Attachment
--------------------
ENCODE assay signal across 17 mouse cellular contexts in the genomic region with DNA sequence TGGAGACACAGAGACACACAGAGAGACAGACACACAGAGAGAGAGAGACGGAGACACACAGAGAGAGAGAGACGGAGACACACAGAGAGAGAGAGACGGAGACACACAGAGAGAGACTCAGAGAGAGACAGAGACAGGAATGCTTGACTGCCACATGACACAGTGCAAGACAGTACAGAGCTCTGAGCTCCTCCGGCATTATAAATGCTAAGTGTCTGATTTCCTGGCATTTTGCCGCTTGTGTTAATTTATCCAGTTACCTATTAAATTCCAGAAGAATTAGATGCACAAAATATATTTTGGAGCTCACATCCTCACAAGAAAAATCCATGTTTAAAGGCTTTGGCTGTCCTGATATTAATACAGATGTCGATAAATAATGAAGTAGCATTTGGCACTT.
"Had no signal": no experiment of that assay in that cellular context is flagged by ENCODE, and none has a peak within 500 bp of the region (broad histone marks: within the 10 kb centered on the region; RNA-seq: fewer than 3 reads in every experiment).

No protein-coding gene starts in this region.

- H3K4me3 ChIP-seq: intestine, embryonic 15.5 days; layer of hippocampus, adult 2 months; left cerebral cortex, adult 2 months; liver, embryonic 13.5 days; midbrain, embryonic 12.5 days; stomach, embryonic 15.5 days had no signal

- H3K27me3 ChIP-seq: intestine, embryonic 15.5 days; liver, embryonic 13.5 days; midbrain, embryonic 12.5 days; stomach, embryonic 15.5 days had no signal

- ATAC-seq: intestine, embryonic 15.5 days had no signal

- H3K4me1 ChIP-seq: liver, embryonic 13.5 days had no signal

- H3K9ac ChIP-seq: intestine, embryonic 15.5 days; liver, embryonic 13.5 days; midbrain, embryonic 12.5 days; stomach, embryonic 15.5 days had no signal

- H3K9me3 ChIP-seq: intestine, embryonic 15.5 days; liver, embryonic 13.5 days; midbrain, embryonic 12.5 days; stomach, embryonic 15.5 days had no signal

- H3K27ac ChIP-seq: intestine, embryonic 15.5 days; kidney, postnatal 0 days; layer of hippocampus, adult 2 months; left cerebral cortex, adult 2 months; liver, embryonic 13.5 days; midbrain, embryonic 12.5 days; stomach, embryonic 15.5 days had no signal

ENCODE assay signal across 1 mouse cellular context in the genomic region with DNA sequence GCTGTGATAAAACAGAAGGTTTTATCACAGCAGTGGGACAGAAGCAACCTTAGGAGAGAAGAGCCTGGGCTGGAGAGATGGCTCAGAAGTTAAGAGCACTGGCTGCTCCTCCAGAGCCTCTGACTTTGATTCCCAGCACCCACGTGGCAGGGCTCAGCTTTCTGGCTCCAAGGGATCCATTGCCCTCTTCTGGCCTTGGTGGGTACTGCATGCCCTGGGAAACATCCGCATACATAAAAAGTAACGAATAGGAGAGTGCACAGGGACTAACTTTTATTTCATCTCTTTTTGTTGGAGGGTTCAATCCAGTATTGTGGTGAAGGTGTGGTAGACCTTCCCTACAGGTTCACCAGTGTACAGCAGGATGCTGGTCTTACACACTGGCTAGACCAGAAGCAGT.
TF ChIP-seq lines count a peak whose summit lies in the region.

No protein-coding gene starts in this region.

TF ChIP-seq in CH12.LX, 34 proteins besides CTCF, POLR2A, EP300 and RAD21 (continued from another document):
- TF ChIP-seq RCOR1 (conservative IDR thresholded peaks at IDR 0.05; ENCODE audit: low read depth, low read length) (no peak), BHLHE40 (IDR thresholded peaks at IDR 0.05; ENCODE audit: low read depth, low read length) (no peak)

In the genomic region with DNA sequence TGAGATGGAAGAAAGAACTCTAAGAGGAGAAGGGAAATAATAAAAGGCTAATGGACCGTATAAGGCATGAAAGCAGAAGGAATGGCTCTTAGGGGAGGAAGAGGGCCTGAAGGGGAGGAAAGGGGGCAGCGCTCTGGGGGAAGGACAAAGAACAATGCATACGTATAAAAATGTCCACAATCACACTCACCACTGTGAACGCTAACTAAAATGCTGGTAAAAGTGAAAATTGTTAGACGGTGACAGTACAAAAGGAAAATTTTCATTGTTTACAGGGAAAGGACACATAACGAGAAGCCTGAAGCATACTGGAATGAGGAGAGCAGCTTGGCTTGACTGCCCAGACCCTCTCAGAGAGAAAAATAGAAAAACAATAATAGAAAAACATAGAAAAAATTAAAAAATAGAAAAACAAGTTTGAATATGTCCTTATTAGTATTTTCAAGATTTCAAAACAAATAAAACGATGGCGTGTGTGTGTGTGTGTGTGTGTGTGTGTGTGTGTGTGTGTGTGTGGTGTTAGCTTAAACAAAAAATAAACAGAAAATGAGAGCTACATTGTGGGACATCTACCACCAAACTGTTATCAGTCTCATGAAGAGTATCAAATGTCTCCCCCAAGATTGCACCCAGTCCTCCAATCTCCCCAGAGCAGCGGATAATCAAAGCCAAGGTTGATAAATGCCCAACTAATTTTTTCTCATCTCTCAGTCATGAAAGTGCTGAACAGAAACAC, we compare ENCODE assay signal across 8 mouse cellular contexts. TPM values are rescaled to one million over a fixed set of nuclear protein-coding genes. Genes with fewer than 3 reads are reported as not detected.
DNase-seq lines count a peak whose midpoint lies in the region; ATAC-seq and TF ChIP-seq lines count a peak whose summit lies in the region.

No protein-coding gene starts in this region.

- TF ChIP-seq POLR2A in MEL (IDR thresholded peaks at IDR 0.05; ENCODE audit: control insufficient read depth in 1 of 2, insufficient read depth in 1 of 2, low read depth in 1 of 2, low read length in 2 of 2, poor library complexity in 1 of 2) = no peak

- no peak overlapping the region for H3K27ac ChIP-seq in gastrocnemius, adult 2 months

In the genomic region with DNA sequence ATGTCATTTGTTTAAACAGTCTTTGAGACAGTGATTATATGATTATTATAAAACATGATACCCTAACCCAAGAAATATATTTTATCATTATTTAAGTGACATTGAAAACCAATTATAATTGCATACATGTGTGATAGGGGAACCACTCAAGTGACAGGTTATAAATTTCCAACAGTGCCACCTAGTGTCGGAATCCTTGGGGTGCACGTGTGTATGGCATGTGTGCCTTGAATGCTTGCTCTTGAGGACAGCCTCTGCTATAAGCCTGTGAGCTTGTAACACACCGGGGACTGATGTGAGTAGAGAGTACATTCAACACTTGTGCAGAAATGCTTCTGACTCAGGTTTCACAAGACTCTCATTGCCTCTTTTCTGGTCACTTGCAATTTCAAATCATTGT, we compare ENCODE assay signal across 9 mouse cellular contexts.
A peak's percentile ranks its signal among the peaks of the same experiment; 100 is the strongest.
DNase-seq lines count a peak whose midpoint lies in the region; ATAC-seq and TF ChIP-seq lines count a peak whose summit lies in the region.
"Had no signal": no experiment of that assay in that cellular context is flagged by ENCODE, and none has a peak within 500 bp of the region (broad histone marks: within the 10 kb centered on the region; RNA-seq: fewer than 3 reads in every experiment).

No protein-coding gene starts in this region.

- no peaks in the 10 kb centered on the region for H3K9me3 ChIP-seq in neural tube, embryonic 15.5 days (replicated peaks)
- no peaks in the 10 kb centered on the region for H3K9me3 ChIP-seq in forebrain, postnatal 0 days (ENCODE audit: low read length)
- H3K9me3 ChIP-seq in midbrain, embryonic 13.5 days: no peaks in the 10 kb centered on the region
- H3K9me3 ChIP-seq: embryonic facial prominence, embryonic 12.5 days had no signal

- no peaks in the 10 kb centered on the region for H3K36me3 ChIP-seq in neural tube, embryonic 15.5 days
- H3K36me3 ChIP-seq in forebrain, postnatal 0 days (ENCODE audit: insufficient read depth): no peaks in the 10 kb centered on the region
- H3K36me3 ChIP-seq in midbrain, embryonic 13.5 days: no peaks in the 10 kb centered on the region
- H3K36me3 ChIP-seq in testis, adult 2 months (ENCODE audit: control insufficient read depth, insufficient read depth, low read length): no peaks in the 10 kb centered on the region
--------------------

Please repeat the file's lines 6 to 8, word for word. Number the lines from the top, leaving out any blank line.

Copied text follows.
- ATAC-seq: intestine, embryonic 15.5 days had no signal

- H3K4me1 ChIP-seq: liver, embryonic 13.5 days had no signal

- H3K9ac ChIP-seq: intestine, embryonic 15.5 days; liver, embryonic 13.5 days; midbrain, embryonic 12.5 days; stomach, embryonic 15.5 days had no signal